The third annual ten most valuable Patriots on the 2019 roster, according to Evan Lazar.
Number eight, Dont’a Hightower: now entering his eighth NFL season, the Patriots linebacker is still the tone-setter for the New England defense.
As the signal caller of the defensive front, Hightower is often seen directing traffic and coaching up teammates in the finer points of the Patriots defense.
The newer players on the roster describe the hard-hitting linebacker as a great mentor, and the organization of the Pats defense was much better with Hightower back in the mix in 2018.
Individually, Hightower had an up and down year but still registered 30 quarterback pressures in the regular season which were his second-most in his career trailing only 2014 (34).
And in the postseason, the veteran had a team-best 16 quarterback pressures, including two sacks and four pressures in Super Bowl 53 continuing his championship game dominance.
Although his counting stats were down against the run, opposing offenses needed to account for his physicality at the point of attack every time they handed the ball off to the running back.
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It wasn’t on the same level as his stop of Marshawn Lynch at the goal line in Super Bowl 49, and the play was more flash than anything, but Hightower burying Rams tight end Tyler Higbee into the ground while Danny Shelton tackled C.J. Anderson for a third-yard loss was one of a few tone-setting plays in the first half. Hightower sent a clear message to the Rams tight end that the Patriots defense was there to bully the LA offense and bully them they did.
As a pass rusher, Hightower is a versatile weapon for Bill Belichick as both an inside rusher and a presence on the edge.
The 29-year-old did most of his damage as a “creeper” lined up over the guard where his quickness and flexibility become a problem for interior offensive linemen.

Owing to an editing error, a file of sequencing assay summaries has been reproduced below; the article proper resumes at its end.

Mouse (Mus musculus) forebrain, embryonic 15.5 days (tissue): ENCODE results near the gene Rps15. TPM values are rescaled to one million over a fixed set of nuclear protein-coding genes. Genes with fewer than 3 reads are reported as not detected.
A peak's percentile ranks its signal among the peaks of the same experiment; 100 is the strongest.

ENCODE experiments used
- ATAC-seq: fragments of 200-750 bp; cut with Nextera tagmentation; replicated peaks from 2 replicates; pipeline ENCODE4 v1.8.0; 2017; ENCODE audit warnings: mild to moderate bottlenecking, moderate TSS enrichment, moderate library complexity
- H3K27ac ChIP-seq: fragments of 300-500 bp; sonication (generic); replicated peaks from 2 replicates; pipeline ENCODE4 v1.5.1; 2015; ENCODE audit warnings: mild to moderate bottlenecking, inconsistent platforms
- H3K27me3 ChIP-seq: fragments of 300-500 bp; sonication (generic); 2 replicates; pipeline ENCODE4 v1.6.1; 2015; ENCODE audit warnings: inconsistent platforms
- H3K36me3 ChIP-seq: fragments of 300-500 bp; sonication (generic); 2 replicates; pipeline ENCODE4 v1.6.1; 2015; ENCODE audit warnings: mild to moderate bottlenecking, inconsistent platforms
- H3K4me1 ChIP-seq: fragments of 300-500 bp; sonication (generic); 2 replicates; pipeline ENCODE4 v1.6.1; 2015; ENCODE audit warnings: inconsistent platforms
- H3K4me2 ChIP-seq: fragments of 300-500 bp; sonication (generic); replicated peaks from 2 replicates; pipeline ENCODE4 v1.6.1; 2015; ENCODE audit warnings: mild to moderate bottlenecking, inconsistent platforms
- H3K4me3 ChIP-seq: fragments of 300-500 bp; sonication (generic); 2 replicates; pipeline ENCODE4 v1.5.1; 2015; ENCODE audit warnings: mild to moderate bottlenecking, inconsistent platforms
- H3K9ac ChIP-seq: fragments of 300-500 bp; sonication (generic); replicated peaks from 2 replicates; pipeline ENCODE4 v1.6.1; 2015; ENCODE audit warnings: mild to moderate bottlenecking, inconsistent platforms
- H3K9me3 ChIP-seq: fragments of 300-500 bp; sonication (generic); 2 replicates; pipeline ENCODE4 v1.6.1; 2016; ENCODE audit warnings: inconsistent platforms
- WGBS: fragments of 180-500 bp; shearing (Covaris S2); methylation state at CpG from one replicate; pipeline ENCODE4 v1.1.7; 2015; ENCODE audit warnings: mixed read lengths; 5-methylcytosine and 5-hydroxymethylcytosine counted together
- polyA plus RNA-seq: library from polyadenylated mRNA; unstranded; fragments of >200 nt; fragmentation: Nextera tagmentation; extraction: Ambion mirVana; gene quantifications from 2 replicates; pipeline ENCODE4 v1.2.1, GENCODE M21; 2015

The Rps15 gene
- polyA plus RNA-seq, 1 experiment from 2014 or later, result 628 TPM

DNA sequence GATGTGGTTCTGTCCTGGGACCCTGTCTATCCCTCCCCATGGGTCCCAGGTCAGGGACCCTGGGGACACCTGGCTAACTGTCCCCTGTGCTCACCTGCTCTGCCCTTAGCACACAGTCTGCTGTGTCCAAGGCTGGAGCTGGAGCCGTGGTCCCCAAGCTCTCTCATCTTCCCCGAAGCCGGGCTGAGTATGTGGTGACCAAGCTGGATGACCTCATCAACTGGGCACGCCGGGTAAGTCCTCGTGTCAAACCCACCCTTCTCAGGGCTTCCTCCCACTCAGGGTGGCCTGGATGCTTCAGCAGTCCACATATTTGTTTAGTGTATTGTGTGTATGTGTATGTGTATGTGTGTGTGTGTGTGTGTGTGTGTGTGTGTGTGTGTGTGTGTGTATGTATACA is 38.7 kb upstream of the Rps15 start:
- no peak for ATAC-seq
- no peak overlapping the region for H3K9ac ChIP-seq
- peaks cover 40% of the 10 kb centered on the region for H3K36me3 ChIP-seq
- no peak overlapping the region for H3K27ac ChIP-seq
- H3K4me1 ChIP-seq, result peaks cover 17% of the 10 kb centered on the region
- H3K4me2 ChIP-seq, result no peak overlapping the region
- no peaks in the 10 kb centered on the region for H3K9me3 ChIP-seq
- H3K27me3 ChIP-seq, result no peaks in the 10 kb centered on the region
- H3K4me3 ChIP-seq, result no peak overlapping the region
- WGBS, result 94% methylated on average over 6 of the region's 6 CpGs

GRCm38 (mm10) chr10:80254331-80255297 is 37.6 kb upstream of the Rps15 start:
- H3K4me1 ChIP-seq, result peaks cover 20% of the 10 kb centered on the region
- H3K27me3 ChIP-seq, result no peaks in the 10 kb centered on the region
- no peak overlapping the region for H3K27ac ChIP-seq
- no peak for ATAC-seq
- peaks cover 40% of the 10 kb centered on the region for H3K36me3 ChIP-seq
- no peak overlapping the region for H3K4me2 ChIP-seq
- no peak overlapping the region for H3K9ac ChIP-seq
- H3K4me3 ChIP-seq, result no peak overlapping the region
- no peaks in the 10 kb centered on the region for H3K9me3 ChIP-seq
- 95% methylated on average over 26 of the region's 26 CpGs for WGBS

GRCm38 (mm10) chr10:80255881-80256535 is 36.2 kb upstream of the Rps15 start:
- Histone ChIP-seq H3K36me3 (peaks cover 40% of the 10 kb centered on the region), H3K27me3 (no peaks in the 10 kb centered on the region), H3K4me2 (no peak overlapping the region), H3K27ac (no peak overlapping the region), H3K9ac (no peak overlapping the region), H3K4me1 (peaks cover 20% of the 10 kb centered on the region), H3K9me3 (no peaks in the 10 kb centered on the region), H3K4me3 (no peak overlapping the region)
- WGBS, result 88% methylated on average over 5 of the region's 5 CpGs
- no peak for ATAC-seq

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On this sack from the Super Bowl, Hightower is working in a three-man stunt game with Adam Butler and Kyle Van Noy. Butler and Hightower slant rush inside of their blockers trying to free up a path for Van Noy, the wrap player, to Jared Goff. But the Rams’ right guard makes a critical error in his pass set, lunging with his punch to Hightower who has outside leverage at the snap instead of squaring up with his feet first. Hightower quickly jumps inside, and as the penetrator, ends up being the first Patriot defender to get to Goff on the play.
Hightower was very effective as an inside rusher, but his bull rush is still a constant for him when the Patriots line him up on the edge.
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Here, Hightower uses a long arm move to get into the body of Rams right tackle Rob Havenstein and also displays terrific independent hand usage to use his outside hand to swat Havenstein’s last-ditch effort to get his hands on him. As a result, Hightower bull rushes the right tackle right into Goff nearly forcing a safety.
At times last season, people began to question Hightower’s staying power at this point of his career.
But his postseason served as a reminder of his peak performance, and his unquestioned leadership skills make him a critical piece to New England’s championship puzzle.